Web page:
Sony ICD-BX140 Review

This review of the Sony ICD-BX140 is going to be slightly different from my normal product reviews. Let me explain why. I’ve penned a great review of the Sony ICD-PX240, and The BX140 is very similar to the PX240. In fact it’s the same recorder! Same build, same features. Yes, it does have a different color and one (1) other feature that differentiates the Sony ICD-BX140 from the Sony ICD-PX240: the BX140 does not have a USB slot! So, if you get the Sony ICD-BX140 there is not easy way for you to transfer your recordings to your computer. WTF Sony! But actually, what Sony is doing is called price differentiation. They have made a product – in this case a voice recorder, and would like to make more money from it. Thus, they have taken the voice recorder and created two product that are exactly the same, expect that they’ve added one key feature… Continue reading…

How to Monitor the Sound Quality of your Interview

Monitoring your research interviews recording enables you to take the quality of your research interviews audio recording from meh to excellent. The Sony ICD-ux560 offers you two ways to monitor the sound quality of your research interviews; dB meters and the line out headphone jack. In this post I’m going to show you how to use both to greatly increase the sound quality of your research interviews. But first, a few caveats. This post is going to focus on using the Sony ICD-ux560, and the Giant Squid lavalier microphones and the Hosa splitter, because that’s the setup I recommend for recording interviews in a noisy location. Truth be told, if you are recording in a quiet location, you can get away with not monitoring the sound quality of your interviews. It would help increase the quality of the recorded audio, but you can get away with a lot. However, if you are recording your interviews… Continue reading…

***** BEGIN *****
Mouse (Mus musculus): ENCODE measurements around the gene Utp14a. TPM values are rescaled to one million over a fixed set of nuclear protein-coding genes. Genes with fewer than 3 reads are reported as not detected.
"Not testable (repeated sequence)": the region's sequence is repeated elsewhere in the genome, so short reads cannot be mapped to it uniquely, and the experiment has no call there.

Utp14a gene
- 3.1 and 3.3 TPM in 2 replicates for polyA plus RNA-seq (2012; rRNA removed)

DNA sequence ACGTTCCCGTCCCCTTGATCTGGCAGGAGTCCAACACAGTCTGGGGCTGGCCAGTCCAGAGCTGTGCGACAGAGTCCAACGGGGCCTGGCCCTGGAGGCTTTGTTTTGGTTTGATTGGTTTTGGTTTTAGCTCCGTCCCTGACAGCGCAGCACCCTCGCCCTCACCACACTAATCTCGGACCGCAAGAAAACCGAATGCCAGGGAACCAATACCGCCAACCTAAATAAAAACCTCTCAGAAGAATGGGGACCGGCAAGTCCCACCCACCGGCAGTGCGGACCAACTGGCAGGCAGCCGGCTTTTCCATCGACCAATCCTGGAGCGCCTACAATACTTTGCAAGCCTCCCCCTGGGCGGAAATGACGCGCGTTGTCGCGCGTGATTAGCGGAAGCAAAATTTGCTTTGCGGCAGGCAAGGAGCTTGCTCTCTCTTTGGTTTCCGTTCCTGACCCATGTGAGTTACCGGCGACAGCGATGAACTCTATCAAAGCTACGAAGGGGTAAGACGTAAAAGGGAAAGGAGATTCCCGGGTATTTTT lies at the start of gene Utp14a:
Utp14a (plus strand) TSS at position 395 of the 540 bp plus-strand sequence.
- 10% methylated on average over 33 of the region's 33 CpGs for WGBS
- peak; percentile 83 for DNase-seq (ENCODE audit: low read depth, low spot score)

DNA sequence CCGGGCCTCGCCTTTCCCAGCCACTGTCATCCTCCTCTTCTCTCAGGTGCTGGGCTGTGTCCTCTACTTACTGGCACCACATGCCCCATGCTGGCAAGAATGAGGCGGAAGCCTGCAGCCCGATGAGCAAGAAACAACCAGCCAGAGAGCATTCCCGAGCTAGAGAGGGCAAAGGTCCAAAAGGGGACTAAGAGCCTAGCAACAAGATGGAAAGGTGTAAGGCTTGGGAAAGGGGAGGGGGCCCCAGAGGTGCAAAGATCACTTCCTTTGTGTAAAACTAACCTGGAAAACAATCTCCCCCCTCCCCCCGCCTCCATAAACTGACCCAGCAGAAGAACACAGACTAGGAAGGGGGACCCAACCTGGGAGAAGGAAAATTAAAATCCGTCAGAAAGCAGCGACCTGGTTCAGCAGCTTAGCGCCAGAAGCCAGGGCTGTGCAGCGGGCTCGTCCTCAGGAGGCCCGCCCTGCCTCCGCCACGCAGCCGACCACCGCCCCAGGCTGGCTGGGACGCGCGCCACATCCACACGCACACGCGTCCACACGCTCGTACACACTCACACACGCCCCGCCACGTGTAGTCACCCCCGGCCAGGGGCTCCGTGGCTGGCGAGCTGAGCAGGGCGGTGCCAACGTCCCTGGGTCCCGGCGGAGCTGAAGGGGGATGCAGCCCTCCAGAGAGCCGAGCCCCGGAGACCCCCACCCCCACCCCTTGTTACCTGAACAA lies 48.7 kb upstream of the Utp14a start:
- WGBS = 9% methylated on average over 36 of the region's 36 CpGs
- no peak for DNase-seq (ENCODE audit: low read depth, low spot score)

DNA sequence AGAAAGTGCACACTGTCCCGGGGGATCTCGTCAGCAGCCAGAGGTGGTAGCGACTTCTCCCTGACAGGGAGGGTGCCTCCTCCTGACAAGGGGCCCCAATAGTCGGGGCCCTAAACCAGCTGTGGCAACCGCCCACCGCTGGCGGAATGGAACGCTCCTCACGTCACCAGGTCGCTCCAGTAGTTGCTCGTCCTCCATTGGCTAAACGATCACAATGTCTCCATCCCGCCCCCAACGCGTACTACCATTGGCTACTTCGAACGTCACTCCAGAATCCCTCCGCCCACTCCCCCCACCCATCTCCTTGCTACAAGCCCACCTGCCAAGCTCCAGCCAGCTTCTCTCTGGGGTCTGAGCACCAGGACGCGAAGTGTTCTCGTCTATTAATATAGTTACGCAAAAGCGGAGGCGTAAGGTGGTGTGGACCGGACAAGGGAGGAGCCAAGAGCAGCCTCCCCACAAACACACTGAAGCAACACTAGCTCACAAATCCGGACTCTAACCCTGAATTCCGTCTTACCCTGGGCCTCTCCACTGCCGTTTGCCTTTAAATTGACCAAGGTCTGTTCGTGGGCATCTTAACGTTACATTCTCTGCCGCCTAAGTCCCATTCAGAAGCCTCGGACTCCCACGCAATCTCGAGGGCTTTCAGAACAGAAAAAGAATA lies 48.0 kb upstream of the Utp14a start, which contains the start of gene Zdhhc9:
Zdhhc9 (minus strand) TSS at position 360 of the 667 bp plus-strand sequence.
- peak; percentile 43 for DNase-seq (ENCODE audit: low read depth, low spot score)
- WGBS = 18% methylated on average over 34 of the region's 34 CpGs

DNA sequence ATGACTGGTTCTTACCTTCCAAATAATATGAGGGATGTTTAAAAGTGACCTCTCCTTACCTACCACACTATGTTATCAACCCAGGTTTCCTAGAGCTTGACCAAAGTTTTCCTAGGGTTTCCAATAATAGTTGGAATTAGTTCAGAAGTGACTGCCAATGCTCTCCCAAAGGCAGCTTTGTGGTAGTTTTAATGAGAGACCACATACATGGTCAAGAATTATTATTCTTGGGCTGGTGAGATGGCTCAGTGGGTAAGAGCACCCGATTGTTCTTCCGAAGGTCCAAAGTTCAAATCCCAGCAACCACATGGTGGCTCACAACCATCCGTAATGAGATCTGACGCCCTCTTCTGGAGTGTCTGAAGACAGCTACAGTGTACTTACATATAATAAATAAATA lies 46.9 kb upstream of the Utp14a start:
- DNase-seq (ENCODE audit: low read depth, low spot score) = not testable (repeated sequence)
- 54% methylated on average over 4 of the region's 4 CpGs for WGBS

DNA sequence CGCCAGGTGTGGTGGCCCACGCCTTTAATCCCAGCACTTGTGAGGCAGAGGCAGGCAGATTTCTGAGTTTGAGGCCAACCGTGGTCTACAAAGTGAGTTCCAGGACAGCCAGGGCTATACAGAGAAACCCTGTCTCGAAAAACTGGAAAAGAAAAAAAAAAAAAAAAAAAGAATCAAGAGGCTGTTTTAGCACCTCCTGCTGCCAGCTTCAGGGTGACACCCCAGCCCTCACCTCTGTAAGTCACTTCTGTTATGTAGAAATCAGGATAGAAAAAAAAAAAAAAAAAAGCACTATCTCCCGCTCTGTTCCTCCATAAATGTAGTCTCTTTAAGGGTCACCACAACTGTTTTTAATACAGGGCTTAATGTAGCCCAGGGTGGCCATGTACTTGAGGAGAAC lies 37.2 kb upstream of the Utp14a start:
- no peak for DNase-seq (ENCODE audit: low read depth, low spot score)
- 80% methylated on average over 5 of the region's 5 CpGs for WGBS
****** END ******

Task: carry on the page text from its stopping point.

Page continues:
Tascam DR-05x Review

When the Tascam DR-05x was released, earlier this year, I was really excited. The older Tascam DR-05 was one of the first digital voice recorders I bought, but it had a few issues and I got rid of it. My hope was that Tascam had resolved those issues. TLDR: they fixed a few issues, but didn’t fix the major one.   Summary: Tascam DR-05x Review The Good: Comes with lots of features and functions. You will need the manual! Supports MicroSDXC SD cards. Mono recording… The Bad: Has the same radio interference issue that’s the bane of Tascam recorders. Bulky. Not great for voice recordings – very sensitive built-in microphones. Verdict: A definite improvement from the earlier version. Still has the radio interference issue. Packed with features. Gets my recommendation for a high fidelity digital recorder. Buy it now from Amazon. I do like Tascams because they come parked with lots of features. And in… Continue reading…

Using the Sony ICD-ux560: The 4 How-to’s

Using the Sony ICD-ux560: The 4 How-to’s

If you plan to use the Sony ICD-ux560 to conduct your research interviews, what are the 4 how-to’s you should learn before you conduct your first interview?
1. How to Store Your Recordings
Qualitative research projects produce a lot of data, you’ll need to be organized or the data will overwhelm you. And this tends to trip a lot of researchers. Continue reading…